The Jew And The Carrot

Trans Fat: How A Staple of Parve Foods is Hurting Our Waistlines

By Roxanne Sukol

  • Print
  • Share Share

A few years ago, walking down the hallway in my children’s school, I turned to a friend and said, “Is it my imagination, or are the kids getting heavier?” She smiled indulgently. A study done in Chicago day schools confirmed what I suspected; the number of overweight children is rising, particularly in the Jewish community.

Complex and multi-factorial, the obesity epidemic is related to physical activity, portions, snacks, sleep, sunlight, and the lack of homemade meals. Though all American children are affected by these changed societal norms, certain subpopulations are at greater risk of developing obesity than others. As an internist, I see a unique threat attacking the Jewish community – the trans fats that are a base of a number of parve foods.

Simply, trans fat is not food. Trans, or “partially-hydrogenated,” fat increases the risk of Type 2 diabetes, enhances deposition of abdominal fat, causes so-called “good” cholesterol to fall, suppresses the immune response, interferes with reproduction, and decreases the nutritional quality of breast milk. It is also a signature of heart disease. Banned in some countries, and in a few American cities, the FDA has yet to outlaw trans fat across the country, despite the health risks associated with it.

The Origin of Trans Fat and the Jewish Community:
Parve margarine, a key ingredient in kosher baked goods, has its roots in Crisco, so named for “crystallized cottonseed oil.” In the late 1800’s, William Procter and James Gamble sought an inexpensive fat for their candle- and soap-making businesses. By 1905 they owned eight cottonseed mills, and the knowledge to convert liquid cottonseed oil to a solid. With the candle market shrinking, they made a startling decision, in retrospect, to market Crisco as a food. Cheap and with an unnaturally long shelf life, it was soon being sold for home and commercial use.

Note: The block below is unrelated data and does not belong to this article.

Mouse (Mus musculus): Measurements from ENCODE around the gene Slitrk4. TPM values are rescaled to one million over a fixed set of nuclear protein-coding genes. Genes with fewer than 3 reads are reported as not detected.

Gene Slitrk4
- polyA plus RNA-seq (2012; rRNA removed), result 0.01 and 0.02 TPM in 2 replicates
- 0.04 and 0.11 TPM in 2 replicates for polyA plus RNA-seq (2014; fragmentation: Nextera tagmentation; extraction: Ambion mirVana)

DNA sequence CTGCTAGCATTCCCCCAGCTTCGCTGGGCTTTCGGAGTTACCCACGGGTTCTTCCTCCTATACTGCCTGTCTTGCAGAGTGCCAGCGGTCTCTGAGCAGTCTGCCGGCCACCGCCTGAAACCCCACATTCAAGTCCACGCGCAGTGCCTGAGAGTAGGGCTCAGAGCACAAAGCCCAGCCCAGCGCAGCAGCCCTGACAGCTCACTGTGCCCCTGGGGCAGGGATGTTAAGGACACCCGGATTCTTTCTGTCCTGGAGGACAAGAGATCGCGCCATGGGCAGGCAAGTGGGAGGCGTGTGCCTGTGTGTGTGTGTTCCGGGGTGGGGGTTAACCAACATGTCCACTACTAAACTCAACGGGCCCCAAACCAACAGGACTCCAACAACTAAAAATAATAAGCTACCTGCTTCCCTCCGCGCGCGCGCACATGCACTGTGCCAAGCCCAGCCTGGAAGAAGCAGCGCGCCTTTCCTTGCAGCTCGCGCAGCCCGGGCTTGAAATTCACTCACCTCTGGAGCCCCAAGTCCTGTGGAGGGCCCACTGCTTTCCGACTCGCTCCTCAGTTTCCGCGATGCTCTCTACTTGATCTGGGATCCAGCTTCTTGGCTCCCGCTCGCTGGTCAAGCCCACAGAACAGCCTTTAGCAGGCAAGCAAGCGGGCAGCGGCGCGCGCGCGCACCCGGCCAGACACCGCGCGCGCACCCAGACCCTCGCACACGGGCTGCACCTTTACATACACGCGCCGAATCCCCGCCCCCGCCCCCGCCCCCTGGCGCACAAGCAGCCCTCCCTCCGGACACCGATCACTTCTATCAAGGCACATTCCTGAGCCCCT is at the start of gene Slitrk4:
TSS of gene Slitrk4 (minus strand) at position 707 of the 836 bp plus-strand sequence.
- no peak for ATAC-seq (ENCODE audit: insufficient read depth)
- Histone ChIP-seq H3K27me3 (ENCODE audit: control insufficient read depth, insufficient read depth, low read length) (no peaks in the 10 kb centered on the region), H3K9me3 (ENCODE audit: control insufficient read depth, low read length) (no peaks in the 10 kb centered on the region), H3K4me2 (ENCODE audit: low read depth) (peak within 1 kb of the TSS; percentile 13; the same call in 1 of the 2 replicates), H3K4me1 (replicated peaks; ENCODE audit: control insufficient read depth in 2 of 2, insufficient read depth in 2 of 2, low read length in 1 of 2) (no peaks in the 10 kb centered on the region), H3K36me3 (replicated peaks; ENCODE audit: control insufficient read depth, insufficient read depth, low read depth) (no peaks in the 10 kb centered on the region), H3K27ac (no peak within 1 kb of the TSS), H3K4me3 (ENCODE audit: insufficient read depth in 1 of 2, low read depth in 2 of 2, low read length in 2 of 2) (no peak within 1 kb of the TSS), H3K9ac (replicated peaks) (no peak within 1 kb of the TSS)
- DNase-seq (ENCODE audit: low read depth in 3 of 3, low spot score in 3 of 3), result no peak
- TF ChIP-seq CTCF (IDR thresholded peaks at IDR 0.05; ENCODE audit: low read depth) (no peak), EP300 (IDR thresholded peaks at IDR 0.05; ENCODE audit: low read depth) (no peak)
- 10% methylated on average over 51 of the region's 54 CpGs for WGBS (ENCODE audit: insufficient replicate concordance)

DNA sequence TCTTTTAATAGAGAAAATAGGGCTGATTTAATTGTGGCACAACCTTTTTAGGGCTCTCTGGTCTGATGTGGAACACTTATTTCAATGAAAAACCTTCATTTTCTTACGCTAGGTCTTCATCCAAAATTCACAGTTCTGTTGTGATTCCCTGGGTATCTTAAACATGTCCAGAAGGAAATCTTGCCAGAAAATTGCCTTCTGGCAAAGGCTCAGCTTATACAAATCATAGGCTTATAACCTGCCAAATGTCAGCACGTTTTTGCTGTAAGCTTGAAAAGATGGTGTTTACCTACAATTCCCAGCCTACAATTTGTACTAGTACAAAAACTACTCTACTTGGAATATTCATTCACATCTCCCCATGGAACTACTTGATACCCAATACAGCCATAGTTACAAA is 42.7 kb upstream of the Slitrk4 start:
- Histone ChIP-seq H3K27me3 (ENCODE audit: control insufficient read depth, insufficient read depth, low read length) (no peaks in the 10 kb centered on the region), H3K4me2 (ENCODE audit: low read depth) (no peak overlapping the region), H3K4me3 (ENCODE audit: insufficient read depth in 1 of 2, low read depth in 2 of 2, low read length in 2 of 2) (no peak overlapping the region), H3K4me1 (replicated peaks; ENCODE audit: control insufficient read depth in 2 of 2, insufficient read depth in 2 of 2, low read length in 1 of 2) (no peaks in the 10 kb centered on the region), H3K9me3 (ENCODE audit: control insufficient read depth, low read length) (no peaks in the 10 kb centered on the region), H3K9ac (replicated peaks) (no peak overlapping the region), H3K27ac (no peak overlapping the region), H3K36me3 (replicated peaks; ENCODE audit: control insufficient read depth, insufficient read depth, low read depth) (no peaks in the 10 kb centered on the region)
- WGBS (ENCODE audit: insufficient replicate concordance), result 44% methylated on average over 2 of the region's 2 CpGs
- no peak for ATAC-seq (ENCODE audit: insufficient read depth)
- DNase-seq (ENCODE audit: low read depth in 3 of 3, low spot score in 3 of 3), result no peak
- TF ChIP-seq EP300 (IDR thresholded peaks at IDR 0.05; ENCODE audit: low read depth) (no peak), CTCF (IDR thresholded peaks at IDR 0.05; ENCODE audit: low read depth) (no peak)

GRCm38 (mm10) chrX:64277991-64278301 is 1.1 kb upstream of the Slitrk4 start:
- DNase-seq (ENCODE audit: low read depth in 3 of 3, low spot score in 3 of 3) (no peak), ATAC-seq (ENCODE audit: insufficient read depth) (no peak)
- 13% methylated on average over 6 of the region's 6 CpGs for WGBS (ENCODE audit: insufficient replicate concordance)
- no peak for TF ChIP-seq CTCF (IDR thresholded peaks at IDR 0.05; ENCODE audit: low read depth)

Crisco and margarine were particularly appealing to the kosher community because they could replace butter in traditionally dairy desserts. To attract the Jewish market, Procter & Gamble solicited endorsements from rabbis and other community leaders. Advertisements for Crisco stated that “The Hebrew Race has been waiting for 4,000 years” for a solution to its shortening problems. Oy vey.

Jewish immigrants, eager to adopt American customs, became a lucrative market for processed-food manufacturers. In 1912, Procter & Gamble launched a nationwide campaign to announce Crisco, and other examples abound. One consequence of the largely successful marketing campaigns was that traditional methods of food preparation, passed on for hundreds years, were forgotten in just two generations. Margarine and non-dairy “creamer,” (also made with trans fat) rapidly supplanted traditional fats – cream, butterfat, goose and chicken fat – to become an integral part of what we now call American kosher cooking.

Restoring Historical Patterns of Food Consumption:
Before the 1900’s, Eastern European Jews ate meats, poultry, fish, eggs, milk, butter, cheese, yogurt, fruit, vegetables, legumes, nuts, seeds, and grains. And that’s about it. My great-grandmothers used these foodstuffs to make a wide variety of meals.

How will we reduce our consumption of trans fat? Remember that you cast a vote every time a bar code passes over a scanner. Parents, schools, and camps must decline to purchase products that contain even small amounts of partially-hydrogenated oils. Instead of margarine, we must relearn to bake as our ancestors did with, yes, butter or coconut oil, (which is a solid below 75 degrees), and to use other parve fats, like safflower oil, to bake historic recipes. Non-dairy creamer can easily be replaced by coconut, almond, soy or rice milk.

Efforts to reverse patterns that cause obesity are long processes but reducing trans fat is a good (and relatively easy) place to start.